Funky Funky Fiziks: Galaxy Railways

Sometimes in here I get to have great fun stripping something down to its individual parts to take a look at what makes it tick. So very Clockwork Planet, eh?

But sometimes I just gots to get something off my chest. This is one of those times. Lucky you.

Galaxy Railways is something I picked up on sale because I write science fiction and I like rail travel (I enormously prefer it to travel by air or car), so I thought I’d like a sci-fi show about railroads.

Well, the best I can say is that it’s watchable. Manabu is a likable young man, it’s cute to watch him and Louise pretending they aren’t totally crushing on each other, Yuki’s development from sexaroid toward humanity can be sympathetic at times, and the ensemble cast is pretty well defined as characters. If you ask me what the strength of the series is, I’d say the character development. It’s populated by good, likable, honest people.

Galaxy Railways

Louise Drake (center) and Manabu (right), with their boss, Layla Destiny Shura

Flip side: Um. Is there a plot here? WHO KILLED BRUCE? FOR WHAT REASON? I mean, seriously, does this show actually go anywhere, except for reuniting Manabu with his long-lost pop for no reason that makes sense to anyone?

But what killed me about Galaxy Railways was how dreadful the physics was. I mean, they call it SCIENCE fiction because it’s supposed to be based in SCIENCE.

Science is something I know a little about, apart from writing science fiction. I was an actual, real live, chemist for a couple years, studied some physics, too. Still have my first year physics book from college; still use it from time to time. Accelerations, speed of light lag times; I figure this stuff out routinely.

Not that anime gives a crap about actual, real live science. There’s a great moment in the first episode of Cowboy Bebop where Jet is smoking a cigarette and Spike asks him for a hit. Jet floats it to him weightlessly, and that’s the only event in the entire run of the series that suggests the Bebop is weightless! All the rest of the time they walk on her decks, remain oriented head up and feet down, have to stand up out of chairs, eat food from plates set in front of them, etc.

But Galactic Railways is a new low.

For one thing, the long, thin profile of a railroad train is defined by the fact that a railroad train runs on rails a set distance apart and can’t overlap that by much. But the trains in Galactic Railways DON’T RUN ON RAILS.

Um. Oops.

In the absence of rails or air friction, i.e. in space, the optimal shape of a vessel is not long and thin. Long and thin works for shipping on the surface of a planet because it slices through air nicely. But long sides = increased potential for air leaks. Long sides = high construction costs. Long sides = increased potential for structural failure.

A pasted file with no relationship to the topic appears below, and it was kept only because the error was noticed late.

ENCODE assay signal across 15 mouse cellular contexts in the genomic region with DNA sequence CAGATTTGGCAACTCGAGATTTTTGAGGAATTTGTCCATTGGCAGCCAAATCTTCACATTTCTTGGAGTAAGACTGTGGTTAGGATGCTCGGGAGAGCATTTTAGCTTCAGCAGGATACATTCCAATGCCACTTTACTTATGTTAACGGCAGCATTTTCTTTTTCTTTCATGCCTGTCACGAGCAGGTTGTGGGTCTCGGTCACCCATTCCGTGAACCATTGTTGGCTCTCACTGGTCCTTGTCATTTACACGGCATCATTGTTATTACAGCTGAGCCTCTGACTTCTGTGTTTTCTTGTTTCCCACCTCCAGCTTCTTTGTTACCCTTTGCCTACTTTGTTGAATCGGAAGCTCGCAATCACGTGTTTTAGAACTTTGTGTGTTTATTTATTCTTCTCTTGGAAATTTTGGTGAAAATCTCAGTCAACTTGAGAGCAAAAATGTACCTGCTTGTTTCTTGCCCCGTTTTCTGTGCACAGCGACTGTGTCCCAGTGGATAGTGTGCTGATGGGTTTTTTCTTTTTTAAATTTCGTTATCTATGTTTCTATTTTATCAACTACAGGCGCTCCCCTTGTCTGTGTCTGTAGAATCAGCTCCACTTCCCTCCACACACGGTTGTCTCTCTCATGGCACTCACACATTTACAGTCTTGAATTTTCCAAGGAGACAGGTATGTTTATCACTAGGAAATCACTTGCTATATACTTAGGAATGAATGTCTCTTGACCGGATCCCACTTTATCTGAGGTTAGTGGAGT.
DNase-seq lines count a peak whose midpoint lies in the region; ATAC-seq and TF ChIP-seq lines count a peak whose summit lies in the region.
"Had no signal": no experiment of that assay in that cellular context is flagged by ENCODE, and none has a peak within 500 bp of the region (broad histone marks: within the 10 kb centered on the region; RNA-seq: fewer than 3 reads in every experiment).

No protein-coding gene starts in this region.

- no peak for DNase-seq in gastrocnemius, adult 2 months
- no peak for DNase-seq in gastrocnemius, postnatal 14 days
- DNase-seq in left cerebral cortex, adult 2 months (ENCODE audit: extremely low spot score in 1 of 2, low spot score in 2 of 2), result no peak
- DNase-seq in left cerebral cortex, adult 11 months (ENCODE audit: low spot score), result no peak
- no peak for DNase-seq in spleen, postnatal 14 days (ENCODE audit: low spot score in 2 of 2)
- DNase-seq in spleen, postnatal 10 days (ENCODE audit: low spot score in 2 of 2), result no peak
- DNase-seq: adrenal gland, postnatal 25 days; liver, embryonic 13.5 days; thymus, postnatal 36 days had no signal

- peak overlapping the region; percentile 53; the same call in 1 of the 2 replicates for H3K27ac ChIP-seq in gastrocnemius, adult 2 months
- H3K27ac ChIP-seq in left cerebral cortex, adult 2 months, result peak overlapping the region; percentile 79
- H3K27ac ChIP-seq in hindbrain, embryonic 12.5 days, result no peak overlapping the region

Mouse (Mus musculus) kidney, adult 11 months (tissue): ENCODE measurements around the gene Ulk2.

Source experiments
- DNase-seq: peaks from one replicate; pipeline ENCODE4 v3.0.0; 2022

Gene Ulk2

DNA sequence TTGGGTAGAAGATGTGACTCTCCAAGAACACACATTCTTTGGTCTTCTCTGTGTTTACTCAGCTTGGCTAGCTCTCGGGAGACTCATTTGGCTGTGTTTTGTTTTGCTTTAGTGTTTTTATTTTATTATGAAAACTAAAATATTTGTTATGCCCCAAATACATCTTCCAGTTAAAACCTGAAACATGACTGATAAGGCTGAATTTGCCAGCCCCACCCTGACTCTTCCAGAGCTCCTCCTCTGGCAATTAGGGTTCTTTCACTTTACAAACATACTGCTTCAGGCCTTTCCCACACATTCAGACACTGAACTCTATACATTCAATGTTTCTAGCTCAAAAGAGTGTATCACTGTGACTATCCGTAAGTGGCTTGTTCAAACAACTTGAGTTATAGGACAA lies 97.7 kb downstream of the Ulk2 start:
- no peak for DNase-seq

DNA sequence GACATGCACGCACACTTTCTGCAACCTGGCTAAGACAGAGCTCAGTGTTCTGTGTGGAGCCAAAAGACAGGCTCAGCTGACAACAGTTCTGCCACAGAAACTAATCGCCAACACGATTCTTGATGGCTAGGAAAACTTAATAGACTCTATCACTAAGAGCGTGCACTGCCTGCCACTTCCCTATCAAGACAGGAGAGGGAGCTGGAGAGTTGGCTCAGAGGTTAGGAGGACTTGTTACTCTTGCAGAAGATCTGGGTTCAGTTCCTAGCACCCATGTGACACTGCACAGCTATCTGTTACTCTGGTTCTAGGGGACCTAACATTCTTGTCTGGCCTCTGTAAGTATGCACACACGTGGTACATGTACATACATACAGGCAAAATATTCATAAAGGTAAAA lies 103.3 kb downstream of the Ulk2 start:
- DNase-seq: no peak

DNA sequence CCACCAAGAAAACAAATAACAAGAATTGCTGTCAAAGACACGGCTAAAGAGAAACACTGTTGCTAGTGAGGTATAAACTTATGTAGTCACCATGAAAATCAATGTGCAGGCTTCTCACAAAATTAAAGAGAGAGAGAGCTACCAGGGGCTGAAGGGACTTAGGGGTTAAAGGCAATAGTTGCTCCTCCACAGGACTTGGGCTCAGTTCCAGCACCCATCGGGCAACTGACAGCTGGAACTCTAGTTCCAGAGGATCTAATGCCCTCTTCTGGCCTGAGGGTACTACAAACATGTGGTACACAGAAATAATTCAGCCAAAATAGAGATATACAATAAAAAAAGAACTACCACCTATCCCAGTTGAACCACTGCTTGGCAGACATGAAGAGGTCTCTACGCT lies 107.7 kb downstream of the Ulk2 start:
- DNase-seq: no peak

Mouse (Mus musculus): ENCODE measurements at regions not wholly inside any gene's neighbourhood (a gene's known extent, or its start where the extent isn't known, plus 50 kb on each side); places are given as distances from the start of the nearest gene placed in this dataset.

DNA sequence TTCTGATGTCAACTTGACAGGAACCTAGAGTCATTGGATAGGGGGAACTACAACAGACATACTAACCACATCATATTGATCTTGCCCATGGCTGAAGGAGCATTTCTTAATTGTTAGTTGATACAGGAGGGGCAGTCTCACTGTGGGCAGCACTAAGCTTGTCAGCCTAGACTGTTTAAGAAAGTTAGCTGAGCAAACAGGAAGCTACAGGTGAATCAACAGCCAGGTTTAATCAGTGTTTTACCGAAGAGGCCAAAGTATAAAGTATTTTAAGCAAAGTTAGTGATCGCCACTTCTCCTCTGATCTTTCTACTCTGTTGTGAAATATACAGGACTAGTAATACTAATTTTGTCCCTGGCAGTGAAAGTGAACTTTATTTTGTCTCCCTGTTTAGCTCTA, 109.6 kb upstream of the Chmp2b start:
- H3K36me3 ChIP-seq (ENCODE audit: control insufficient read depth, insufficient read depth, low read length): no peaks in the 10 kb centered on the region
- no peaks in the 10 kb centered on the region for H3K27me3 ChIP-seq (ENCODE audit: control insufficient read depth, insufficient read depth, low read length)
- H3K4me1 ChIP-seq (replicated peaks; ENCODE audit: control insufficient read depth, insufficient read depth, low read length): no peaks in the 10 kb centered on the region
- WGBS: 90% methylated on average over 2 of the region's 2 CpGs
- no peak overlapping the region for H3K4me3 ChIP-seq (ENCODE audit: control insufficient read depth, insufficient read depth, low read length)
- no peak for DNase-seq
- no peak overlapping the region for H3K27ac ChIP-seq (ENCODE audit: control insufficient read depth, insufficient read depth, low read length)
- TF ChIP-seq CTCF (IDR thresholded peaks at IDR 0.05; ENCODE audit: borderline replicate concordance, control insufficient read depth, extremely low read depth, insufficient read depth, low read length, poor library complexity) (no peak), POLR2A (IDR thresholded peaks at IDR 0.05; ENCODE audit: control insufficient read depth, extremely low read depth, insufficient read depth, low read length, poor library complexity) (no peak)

In space, there’s no air, so there’s no air friction, so there’s no need for a long, thin shape; in space the sphere is the simplest and cheapest shape, and a sphere minimizes all the other problems, too.

Um. Oops.

The trains in GR are often steam engines, with streams of smoke from the engine trailing back in their wakes. But in space there’s no air to run a steam engine, and no air friction to force the exhaust to stream back along the carriages. If there is some kind of exhaust…and any kind of engine that doesn’t use exhaust as a propulsion source is really, really inefficient for a space craft…in the absence of air, it should stream away from the train, forming a triangle (because the engine is moving forward) rather than a stream.

Um. Oops.

In GR the trains are sometimes attacked by bad guys for bad guy reasons. They defend themselves with giant cannon firing out of either side of the train.

Now, if you’re firing at enemies approaching from the side, a long, thin broadside is actually optimal, since it allows you to line up a whole bunch of cannon. But in space combat is not two dimensional. If you’re attacking a long, thin ship with cannons sticking out of the sides, for the love of mike attack it from the top or the bottom where there are no cannon! Der.

Um. Oops.

We can leave aside what actually powers the trains of Galaxy Railways since they are driven by pure handwavium so far as I can figure out. Elsewhere there are attempts to pay lip service to the laws of physics, as when they have to wear spacesuits to survive in hostile atmospheres, or when they react reasonably when they are shot or stabbed or punched. And the show works, to the extent that it works, because it develops a strong ensemble cast, not because it’s got a strong plot or is very realistic.

But seriously: railways without rails, in space, pulled by steam engines without air. It’s a pretty pretty picture, but it’s funky, funky fiziks.

I always look at comments and feedback, and I’m sure I’m not the first to see what I’ve seen, so have at it. Just keep it clean and keep it on target…no personal attacks, okay? Thanks.

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